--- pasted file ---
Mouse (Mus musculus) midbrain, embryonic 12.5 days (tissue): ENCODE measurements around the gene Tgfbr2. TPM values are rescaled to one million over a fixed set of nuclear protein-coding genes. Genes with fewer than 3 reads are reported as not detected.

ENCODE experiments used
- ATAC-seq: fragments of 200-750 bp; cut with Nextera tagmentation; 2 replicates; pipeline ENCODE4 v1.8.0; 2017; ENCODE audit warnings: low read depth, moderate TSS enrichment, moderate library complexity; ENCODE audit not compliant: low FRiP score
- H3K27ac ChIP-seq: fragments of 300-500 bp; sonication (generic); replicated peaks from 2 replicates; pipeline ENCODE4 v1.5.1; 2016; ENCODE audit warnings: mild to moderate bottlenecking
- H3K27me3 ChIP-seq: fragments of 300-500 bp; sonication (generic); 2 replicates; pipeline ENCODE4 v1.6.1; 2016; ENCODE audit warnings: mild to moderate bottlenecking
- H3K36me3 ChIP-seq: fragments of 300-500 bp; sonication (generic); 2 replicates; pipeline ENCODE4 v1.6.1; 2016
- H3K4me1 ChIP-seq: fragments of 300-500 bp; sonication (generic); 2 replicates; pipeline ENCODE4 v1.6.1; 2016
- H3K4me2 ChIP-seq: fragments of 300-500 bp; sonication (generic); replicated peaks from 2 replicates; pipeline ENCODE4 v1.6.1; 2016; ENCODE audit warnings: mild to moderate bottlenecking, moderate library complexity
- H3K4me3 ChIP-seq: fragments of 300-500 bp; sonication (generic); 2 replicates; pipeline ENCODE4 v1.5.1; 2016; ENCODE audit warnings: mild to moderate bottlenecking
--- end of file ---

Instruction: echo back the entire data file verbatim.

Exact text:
Mouse (Mus musculus) midbrain, embryonic 12.5 days (tissue): ENCODE measurements around the gene Tgfbr2. TPM values are rescaled to one million over a fixed set of nuclear protein-coding genes. Genes with fewer than 3 reads are reported as not detected.

ENCODE experiments used
- ATAC-seq: fragments of 200-750 bp; cut with Nextera tagmentation; 2 replicates; pipeline ENCODE4 v1.8.0; 2017; ENCODE audit warnings: low read depth, moderate TSS enrichment, moderate library complexity; ENCODE audit not compliant: low FRiP score
- H3K27ac ChIP-seq: fragments of 300-500 bp; sonication (generic); replicated peaks from 2 replicates; pipeline ENCODE4 v1.5.1; 2016; ENCODE audit warnings: mild to moderate bottlenecking
- H3K27me3 ChIP-seq: fragments of 300-500 bp; sonication (generic); 2 replicates; pipeline ENCODE4 v1.6.1; 2016; ENCODE audit warnings: mild to moderate bottlenecking
- H3K36me3 ChIP-seq: fragments of 300-500 bp; sonication (generic); 2 replicates; pipeline ENCODE4 v1.6.1; 2016
- H3K4me1 ChIP-seq: fragments of 300-500 bp; sonication (generic); 2 replicates; pipeline ENCODE4 v1.6.1; 2016
- H3K4me2 ChIP-seq: fragments of 300-500 bp; sonication (generic); replicated peaks from 2 replicates; pipeline ENCODE4 v1.6.1; 2016; ENCODE audit warnings: mild to moderate bottlenecking, moderate library complexity
- H3K4me3 ChIP-seq: fragments of 300-500 bp; sonication (generic); 2 replicates; pipeline ENCODE4 v1.5.1; 2016; ENCODE audit warnings: mild to moderate bottlenecking